Could a tampon change the lives of female asylum seekers and refugees in Australia?
That’s the hope of Destroy the Joint, a feminist group who is seeking justice for female asylum seekers and refugees who are forced to ask officers for tampons or maxi pads repeatedly, because they are only given one or two at a time.
The group has asked supporters to mail unused tampons and sanitary napkins to Scott Morrison, Federal Minister for Immigration and Border Protection, to send the government a message that this humiliating treatment of women must come to an end. Many women have obliged, making Morrison’s daily mail a bit more interesting these days. Take a look on Twitter under #stopthetampons and you can see some pretty creative D.I.Y. tampons, like some of my favorites below:
The Department of Justice claims that the accusations are “nonsense,” “completely false” and “misleading,” but according to an organization called RISE (Refugees, Survivors and Ex-Detainees), they’re very true. RISE points to an article written by a refugee advocate’s recent visit to a detention center which states:
Sanitary pads are doled out one at a time, so women need to repeat the humiliating ritual of requesting a fresh one each time they needed to replace a soiled one.
Women should have access to feminine hygiene products at their will, not at the will of officers who guard them. Seeking asylum is not a crime, but denying women basic rights and dignity is.
While having to ask for a tampon every time you need one is unnecessarily humiliating, the issue is actually much more complex. Destroy the Joint coordinator Jenna Price tells The Sydney Morning Herald:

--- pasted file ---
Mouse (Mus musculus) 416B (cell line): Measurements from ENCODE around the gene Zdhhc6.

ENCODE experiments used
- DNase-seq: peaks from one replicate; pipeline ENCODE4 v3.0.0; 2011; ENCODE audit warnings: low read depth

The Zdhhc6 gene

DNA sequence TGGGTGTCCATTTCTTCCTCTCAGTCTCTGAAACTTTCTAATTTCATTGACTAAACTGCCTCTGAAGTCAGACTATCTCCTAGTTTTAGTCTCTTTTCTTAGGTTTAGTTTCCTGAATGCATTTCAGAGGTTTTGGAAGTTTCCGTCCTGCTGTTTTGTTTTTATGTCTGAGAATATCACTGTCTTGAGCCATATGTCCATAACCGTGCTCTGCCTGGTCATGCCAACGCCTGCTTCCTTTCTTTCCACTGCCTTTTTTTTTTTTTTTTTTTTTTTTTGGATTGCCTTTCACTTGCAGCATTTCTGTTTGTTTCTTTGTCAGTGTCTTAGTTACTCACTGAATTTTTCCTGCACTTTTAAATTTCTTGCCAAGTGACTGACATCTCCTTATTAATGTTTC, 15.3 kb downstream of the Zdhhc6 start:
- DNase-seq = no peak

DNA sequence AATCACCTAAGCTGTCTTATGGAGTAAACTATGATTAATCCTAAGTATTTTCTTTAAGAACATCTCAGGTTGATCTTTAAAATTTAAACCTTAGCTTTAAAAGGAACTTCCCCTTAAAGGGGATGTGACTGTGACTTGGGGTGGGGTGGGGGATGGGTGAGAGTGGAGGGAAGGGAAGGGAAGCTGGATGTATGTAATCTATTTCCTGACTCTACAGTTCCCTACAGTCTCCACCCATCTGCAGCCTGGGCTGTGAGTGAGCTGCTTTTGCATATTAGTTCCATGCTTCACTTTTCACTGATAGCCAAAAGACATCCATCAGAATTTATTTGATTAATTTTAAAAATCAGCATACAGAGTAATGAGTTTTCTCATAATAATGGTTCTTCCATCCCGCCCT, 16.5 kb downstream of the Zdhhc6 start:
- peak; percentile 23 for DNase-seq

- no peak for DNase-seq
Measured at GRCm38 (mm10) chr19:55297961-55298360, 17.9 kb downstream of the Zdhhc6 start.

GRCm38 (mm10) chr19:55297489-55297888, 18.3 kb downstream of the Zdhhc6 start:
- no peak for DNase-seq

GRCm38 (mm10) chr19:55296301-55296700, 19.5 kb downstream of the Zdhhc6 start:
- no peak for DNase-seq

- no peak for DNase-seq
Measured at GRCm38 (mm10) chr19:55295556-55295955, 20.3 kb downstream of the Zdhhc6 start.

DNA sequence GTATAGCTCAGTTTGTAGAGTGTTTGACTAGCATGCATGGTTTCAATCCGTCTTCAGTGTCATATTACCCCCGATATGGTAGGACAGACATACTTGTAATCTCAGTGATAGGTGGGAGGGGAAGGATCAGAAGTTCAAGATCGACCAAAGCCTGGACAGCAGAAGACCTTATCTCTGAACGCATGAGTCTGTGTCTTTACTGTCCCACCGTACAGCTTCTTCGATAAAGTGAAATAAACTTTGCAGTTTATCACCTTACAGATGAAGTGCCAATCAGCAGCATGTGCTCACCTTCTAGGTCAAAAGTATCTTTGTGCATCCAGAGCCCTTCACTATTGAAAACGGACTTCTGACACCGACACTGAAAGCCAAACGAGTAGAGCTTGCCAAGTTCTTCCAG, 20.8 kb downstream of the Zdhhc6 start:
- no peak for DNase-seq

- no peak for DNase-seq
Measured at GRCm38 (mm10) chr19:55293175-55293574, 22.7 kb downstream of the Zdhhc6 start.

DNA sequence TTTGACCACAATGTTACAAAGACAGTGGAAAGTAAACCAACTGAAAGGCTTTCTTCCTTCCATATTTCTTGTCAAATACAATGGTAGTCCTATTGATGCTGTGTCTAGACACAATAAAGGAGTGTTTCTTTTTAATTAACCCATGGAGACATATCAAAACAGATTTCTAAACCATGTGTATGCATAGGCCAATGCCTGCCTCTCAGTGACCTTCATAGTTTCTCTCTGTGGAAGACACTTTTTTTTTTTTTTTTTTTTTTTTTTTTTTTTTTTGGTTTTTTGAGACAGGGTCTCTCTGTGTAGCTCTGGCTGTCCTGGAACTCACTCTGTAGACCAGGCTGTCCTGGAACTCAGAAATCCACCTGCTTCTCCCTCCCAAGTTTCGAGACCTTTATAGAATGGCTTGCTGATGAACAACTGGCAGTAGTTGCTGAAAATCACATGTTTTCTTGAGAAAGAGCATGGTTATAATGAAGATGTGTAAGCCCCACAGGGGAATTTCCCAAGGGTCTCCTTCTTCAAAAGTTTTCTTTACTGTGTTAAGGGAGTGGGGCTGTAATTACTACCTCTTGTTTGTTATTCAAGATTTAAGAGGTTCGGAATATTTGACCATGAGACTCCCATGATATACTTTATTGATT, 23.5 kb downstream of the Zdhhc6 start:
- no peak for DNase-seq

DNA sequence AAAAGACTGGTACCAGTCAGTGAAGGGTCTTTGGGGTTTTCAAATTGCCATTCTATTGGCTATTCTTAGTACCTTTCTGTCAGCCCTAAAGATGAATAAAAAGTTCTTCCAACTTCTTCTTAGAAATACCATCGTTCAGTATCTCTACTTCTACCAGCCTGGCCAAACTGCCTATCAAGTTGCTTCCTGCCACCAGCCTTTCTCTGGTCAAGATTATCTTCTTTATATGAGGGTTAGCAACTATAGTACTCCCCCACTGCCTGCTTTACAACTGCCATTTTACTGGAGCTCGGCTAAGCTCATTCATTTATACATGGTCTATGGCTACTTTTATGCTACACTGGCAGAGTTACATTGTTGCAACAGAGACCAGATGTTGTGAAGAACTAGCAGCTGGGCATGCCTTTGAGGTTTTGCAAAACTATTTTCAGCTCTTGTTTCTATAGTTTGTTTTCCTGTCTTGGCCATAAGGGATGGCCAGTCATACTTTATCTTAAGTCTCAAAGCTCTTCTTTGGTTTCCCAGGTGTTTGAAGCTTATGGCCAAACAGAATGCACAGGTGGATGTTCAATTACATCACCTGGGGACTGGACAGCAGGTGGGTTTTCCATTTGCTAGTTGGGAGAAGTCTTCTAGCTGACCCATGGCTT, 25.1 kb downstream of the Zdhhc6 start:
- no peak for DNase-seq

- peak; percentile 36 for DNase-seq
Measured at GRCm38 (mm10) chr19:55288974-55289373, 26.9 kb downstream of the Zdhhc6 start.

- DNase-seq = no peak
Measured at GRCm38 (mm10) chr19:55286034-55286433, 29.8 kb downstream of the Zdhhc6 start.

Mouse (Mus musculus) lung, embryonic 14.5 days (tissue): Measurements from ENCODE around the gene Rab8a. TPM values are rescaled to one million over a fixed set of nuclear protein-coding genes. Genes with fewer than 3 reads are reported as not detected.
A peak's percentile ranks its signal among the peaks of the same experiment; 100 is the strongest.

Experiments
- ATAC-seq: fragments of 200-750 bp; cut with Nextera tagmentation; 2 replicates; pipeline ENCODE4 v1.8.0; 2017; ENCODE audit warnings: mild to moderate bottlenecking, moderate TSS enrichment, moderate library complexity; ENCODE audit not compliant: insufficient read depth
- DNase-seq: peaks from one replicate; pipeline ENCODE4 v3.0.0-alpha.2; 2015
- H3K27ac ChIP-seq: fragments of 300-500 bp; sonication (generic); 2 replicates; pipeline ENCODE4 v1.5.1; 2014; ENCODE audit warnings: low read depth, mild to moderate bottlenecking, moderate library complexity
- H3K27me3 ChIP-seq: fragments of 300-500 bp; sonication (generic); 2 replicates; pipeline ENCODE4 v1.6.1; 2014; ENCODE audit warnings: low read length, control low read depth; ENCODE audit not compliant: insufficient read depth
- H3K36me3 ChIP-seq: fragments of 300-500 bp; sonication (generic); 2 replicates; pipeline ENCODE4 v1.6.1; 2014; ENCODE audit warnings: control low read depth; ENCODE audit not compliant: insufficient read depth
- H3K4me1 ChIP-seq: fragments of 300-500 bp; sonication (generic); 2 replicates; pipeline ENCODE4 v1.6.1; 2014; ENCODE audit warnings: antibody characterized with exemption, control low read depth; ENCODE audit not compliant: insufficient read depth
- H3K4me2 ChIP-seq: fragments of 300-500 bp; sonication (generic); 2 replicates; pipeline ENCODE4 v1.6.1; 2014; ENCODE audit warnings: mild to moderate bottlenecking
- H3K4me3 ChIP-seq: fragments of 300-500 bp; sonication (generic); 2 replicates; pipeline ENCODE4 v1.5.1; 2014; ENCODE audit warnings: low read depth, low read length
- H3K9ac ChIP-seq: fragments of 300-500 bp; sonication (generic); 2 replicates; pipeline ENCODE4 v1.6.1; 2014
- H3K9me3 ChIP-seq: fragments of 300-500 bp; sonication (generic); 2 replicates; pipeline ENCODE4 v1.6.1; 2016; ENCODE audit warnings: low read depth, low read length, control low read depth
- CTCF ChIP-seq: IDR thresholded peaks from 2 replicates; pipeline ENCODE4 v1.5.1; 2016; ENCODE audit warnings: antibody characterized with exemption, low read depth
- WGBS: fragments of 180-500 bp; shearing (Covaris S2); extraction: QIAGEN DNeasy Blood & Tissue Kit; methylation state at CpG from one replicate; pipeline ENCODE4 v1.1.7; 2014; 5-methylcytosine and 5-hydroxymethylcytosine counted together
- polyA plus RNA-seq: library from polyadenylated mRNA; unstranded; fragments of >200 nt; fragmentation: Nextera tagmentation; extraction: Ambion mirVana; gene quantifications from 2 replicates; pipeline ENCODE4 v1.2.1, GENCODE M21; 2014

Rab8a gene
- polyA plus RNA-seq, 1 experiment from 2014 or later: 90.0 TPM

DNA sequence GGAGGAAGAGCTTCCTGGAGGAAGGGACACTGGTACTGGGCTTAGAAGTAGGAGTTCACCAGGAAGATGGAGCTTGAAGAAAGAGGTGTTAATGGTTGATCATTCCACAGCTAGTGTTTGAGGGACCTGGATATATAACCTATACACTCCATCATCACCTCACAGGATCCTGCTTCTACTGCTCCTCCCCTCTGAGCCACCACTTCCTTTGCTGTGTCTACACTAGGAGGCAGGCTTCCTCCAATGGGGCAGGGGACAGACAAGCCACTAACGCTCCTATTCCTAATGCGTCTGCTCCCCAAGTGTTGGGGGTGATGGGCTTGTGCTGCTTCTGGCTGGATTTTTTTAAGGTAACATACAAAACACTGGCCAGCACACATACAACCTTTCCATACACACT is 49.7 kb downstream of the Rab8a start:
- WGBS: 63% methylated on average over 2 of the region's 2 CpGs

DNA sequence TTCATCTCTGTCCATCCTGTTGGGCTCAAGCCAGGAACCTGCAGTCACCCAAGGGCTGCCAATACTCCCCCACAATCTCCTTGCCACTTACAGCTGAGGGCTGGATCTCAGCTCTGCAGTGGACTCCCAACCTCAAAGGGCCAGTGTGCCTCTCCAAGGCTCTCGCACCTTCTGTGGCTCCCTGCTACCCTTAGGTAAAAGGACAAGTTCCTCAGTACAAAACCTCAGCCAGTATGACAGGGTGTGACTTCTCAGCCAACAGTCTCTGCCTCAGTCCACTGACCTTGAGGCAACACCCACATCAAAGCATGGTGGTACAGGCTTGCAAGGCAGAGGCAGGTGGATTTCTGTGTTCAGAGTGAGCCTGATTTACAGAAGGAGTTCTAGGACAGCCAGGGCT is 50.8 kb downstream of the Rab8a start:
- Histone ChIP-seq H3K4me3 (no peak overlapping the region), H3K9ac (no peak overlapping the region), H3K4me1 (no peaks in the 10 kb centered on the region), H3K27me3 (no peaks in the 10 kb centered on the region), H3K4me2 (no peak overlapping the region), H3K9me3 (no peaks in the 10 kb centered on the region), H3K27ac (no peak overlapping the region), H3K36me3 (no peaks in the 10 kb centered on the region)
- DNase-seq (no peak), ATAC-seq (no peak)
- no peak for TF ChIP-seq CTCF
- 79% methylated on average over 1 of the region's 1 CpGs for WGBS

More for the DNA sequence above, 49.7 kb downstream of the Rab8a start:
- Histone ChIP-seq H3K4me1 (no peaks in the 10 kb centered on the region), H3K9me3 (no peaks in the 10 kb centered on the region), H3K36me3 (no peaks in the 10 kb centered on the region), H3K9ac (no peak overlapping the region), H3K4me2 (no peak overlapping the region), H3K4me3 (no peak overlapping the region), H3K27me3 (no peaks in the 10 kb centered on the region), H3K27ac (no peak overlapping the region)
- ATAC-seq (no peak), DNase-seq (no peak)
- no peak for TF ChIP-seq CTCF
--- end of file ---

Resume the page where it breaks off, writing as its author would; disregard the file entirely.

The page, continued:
The issue is that there is a continued attack on the health care of women in our detention centres. Tampons are a symbol of a lack of health care… it’s symbolic of the terrible health care that our asylum seekers and refugees get across the board.
Unfortunately this problem is not isolated to Australia. A report from Human Rights Watch has found that in the United States women in detention centers often face delays when seeking medical care or are denied entirely. Life-saving services such as pap smears to detect cervical cancer, mammograms to check for breast cancer, counseling for survivors of violence, and even basic supplies such as sanitary pads, like in Australia, are hard to come by. Of the treatment of women in detention centers Meghan Rhoad, researcher in the women’s rights division at Human Rights Watch, says:
Women in detention described violations such as shackling pregnant detainees or failing to follow up on signs of breast and cervical cancer, as well as basic affronts to their dignity. Because immigration detention is the fastest-growing form of incarceration in the United States, these abuses are especially dangerous. They remain largely hidden from public scrutiny or effective oversight.
A report from the ACLU found similar violations for women in Georgia detention centers. On top of the medical concerns, the ACLU report also found inadequate living conditions and frequent abuse by those in power.
Clearly reform is needed both in the United States and internationally to address the needs of women in detention centers. Refugee and asylum seekers are often victims of rape, sexual abuse and other forms of torture and trauma before being detained. Adding these violations to the list of abuses many women have already faced is wholly unjust.
For now you can help female asylum seekers and refugees in Australia by signing and sharing our Care2 petition.
Photo Credit: @AkosuaHeather via Twitter